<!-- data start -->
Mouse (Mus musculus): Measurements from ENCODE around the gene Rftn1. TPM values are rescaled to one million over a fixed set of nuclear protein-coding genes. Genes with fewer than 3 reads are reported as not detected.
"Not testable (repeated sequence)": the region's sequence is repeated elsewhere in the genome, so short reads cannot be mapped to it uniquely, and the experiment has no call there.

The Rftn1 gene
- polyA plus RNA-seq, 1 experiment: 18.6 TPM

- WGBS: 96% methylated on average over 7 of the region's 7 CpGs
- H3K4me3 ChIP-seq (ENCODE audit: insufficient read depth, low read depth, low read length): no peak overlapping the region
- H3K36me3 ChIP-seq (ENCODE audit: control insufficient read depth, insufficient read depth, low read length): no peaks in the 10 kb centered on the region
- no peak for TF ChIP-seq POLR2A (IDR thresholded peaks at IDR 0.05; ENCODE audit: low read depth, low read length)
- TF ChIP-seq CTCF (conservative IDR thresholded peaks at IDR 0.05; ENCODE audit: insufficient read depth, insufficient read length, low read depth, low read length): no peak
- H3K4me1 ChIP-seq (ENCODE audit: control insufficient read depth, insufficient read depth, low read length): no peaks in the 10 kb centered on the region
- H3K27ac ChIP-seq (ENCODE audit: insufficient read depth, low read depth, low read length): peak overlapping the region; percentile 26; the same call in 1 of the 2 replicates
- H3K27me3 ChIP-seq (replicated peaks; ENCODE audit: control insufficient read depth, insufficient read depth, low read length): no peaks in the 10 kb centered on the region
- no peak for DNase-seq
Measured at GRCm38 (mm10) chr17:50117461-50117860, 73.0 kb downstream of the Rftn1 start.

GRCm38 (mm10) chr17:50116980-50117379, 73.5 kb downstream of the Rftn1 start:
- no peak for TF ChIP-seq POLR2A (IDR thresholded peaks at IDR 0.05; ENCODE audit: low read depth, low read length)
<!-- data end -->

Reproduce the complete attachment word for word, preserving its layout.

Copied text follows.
Mouse (Mus musculus): Measurements from ENCODE around the gene Rftn1. TPM values are rescaled to one million over a fixed set of nuclear protein-coding genes. Genes with fewer than 3 reads are reported as not detected.
"Not testable (repeated sequence)": the region's sequence is repeated elsewhere in the genome, so short reads cannot be mapped to it uniquely, and the experiment has no call there.

The Rftn1 gene
- polyA plus RNA-seq, 1 experiment: 18.6 TPM

- WGBS: 96% methylated on average over 7 of the region's 7 CpGs
- H3K4me3 ChIP-seq (ENCODE audit: insufficient read depth, low read depth, low read length): no peak overlapping the region
- H3K36me3 ChIP-seq (ENCODE audit: control insufficient read depth, insufficient read depth, low read length): no peaks in the 10 kb centered on the region
- no peak for TF ChIP-seq POLR2A (IDR thresholded peaks at IDR 0.05; ENCODE audit: low read depth, low read length)
- TF ChIP-seq CTCF (conservative IDR thresholded peaks at IDR 0.05; ENCODE audit: insufficient read depth, insufficient read length, low read depth, low read length): no peak
- H3K4me1 ChIP-seq (ENCODE audit: control insufficient read depth, insufficient read depth, low read length): no peaks in the 10 kb centered on the region
- H3K27ac ChIP-seq (ENCODE audit: insufficient read depth, low read depth, low read length): peak overlapping the region; percentile 26; the same call in 1 of the 2 replicates
- H3K27me3 ChIP-seq (replicated peaks; ENCODE audit: control insufficient read depth, insufficient read depth, low read length): no peaks in the 10 kb centered on the region
- no peak for DNase-seq
Measured at GRCm38 (mm10) chr17:50117461-50117860, 73.0 kb downstream of the Rftn1 start.

GRCm38 (mm10) chr17:50116980-50117379, 73.5 kb downstream of the Rftn1 start:
- no peak for TF ChIP-seq POLR2A (IDR thresholded peaks at IDR 0.05; ENCODE audit: low read depth, low read length)